We hear a lot about Americans going off to fight as jihadists. What about those who want to serve in the other side of that end-times religious battle, as warriors for the Jewish state?
An Israeli soldier from Ohio who went missing for two days was found yesterday: David Gordon was found in central Israel, dead of gunshot wounds, rifle at his side. The Forward memorializes him as a brilliant budding journalist.
According to his own blog, Gordon had considered joining the US Navy but decided that he was more needed in Israel. His “Reflections of a Warrior in the Israel Defense Forces,” written last year, relates that Gordon was 18 and studying in Jerusalem in 2011 when friends were injured in a bus bombing. Soon after that, Gordon went to Poland to visit Holocaust sites on a trip “heavily subsidized by my gap-year program.” Emphasis mine.
Gordon seems to have had an epiphany about the Jewish condition on that trip, which was
the most emotionally draining tour of my brief history. Mass graves, remnants of Jewish towns and cemeteries, horrific museums and a half a dozen extermination camps are all we saw that week. Aside from my family’s Polish roots and their unwarranted demise at the hands of Jewish hatred, I felt an unyielding magnetism towards Poland. One incident in particular resonated with me and subsequently watered the seeds of my already growing bond with the State of Israel and ultimately led to my future service in the Israel Defense Forces.
On day three of the dreaded trek, we drove to Krakow home to the Old Jewish Cemetery, ancient synagogues and the factory-turned-museum of Oskar Schindler, the unconventional humanitarian and subsequent inspiration for Spielberg’s Academy Award-winning film. It was high noon on a clear day when our bus stopped at a red light only to be greeted by a storm.
Presumably because of the eager looks on our bus’s Orthodox-looking passengers, a group of around 10 natives standing on the sidewalk faced us and simultaneously and ceremoniously saluted their arms in a hail to Hitler. I was stunned for only a few moments before a current of fury surged through my veins. Some passengers reciprocated with their own middle-fingered salute while others banged barbarously on the bus’s window. Unable to properly express my own buildup of emotion, I slouched low in my seat and began to cry. Perhaps it was due to the overload of images from our walks through numerous Nazi death camps, gas chambers and human furnaces of a dark history or the harsh reality that I was powerless in the face of present day anti-Semitism. Here I was, a mere bus ride away from the the exact spot where the SS butchered and burned an upwards of 80 members of my extended family in the central city of Kalisz over 70 years ago and watching as modern day Poles all but urinated on their graves….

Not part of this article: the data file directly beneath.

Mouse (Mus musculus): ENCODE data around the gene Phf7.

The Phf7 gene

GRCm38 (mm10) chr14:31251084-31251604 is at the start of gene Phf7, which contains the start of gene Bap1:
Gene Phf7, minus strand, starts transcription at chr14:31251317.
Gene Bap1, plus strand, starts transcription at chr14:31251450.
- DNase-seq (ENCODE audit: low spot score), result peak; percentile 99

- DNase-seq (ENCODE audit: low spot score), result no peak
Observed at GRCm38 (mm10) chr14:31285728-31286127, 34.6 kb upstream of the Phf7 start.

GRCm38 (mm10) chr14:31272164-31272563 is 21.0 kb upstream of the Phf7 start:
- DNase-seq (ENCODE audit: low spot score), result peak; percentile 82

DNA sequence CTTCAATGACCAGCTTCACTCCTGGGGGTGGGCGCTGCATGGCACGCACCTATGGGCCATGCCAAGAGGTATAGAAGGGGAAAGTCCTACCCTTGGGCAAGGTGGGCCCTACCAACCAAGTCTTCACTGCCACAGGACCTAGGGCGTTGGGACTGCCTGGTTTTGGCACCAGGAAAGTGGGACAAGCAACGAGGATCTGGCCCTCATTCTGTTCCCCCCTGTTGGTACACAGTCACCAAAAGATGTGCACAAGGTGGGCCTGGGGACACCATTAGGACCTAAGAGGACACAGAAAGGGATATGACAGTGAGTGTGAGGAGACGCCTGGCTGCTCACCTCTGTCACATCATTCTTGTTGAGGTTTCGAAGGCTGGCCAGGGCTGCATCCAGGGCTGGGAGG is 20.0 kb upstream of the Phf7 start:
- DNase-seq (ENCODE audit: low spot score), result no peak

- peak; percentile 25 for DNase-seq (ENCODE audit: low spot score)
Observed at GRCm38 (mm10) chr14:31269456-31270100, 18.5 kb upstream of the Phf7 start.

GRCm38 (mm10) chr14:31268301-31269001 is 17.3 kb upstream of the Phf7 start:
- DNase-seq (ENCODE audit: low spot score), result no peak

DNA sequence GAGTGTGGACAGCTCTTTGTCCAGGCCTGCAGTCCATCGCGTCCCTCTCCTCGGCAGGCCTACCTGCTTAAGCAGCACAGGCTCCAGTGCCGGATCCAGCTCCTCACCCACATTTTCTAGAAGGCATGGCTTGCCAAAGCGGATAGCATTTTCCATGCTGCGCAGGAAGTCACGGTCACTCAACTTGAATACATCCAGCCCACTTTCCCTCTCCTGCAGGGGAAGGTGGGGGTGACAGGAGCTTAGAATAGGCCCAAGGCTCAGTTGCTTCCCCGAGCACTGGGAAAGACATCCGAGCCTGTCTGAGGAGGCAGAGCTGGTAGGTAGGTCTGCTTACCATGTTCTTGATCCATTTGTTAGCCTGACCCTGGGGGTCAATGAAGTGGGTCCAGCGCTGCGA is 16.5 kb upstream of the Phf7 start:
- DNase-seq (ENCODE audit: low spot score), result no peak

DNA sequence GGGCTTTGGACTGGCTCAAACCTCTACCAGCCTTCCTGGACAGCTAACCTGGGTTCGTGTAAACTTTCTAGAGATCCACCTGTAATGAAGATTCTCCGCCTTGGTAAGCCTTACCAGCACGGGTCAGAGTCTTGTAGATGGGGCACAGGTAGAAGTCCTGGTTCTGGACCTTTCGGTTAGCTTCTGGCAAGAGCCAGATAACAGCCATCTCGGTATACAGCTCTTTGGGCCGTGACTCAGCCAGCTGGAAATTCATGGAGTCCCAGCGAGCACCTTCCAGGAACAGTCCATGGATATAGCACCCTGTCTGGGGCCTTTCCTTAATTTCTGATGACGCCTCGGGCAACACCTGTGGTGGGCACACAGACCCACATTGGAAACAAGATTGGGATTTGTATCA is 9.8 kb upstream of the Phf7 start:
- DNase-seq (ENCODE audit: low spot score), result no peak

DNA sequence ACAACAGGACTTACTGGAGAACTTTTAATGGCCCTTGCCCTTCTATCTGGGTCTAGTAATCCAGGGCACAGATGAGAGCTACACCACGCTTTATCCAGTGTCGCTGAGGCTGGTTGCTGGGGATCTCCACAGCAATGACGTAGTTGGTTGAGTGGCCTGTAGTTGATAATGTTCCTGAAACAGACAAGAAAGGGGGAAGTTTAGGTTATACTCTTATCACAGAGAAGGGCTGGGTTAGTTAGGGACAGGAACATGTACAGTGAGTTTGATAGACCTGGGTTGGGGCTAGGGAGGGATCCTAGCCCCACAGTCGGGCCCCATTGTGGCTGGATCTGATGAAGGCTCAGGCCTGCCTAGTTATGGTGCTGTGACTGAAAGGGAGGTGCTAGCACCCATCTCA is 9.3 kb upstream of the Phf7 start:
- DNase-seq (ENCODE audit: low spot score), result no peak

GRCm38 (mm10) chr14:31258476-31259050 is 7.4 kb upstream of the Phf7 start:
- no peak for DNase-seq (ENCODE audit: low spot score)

Gordon’s motivation to serve Israel recalls the indoctrination trips to Poland for Israeli youth documented in the movie Defamation, by Yoav Shamir. And it recalls Jeffrey Goldberg’s youthful determination to do the same in the 1980s. “The fear of anti-Semitism is the forge on which” he built his identity as a young Jew, Goldberg wrote in his memoir, Prisoners. “I believed a red river of anti-Semitism ran under the surface of America.” Jews led “the dog’s life of the Diaspora. We were a whipped and boneless people.” So Goldberg moved to Israel (till he found Israel too tough, and came back here to pursue his career).
David Gordon’s 2013 post is feverish about the global threat of anti-Semitism. It is a pastiche of neoconservative and Zionist claims about Islam.
I felt I was needed more in Israel than in the United States.
When Operation Pillar of Defense was launched in November 2012, I was in New York doing research for a feature article on security in Israel and the region as a journalist for The Suit Magazine. My thoughts were with the Israeli people and the IDF and like many others I was infuriated by the ongoing circumstances in Israel. Coupled with my newfound understanding of the vast reach of Israel’s enemies, the war opened my eyes. There is no isolated incident of terror in Jewish history. The Pogroms, the Holocaust, the Jerusalem Bus Stop Bombing, the onslaught of rocket fire leading up to Operation Pillar of Defense and countless other incidence are part of a larger enigmatic epidemic of anti-Semitism that is far outdated yet nonetheless alive and active. To claim that Israel’s enemies make a distinction between Israel the Nation and Israel the People or that they are solely resisting oppressive Zionism is misguided as is apparent in Hamas’s Charter….The threat of modern day supreme spiritual leaders and quasi-dictators implementing their radical ideologies and racial opposition is very much real and the IDF is present in Israel to thwart the very plausible “Holocaust 2.0” against the Jews. Thousands if not millions of of Islamic fascists want to pounce on the Jew much like the conspirators of the Final Solution did during the second World War at a much larger volume of hatred, propaganda and indoctrination than I can fathom. Their rally-calls for global dominance through Jihad and relentless pursuit of scapegoatism to pacify the troubles of their flocks echoes those of their 20th century counterparts. But Israel won’t let their ominous threats become true. I won’t let them become true.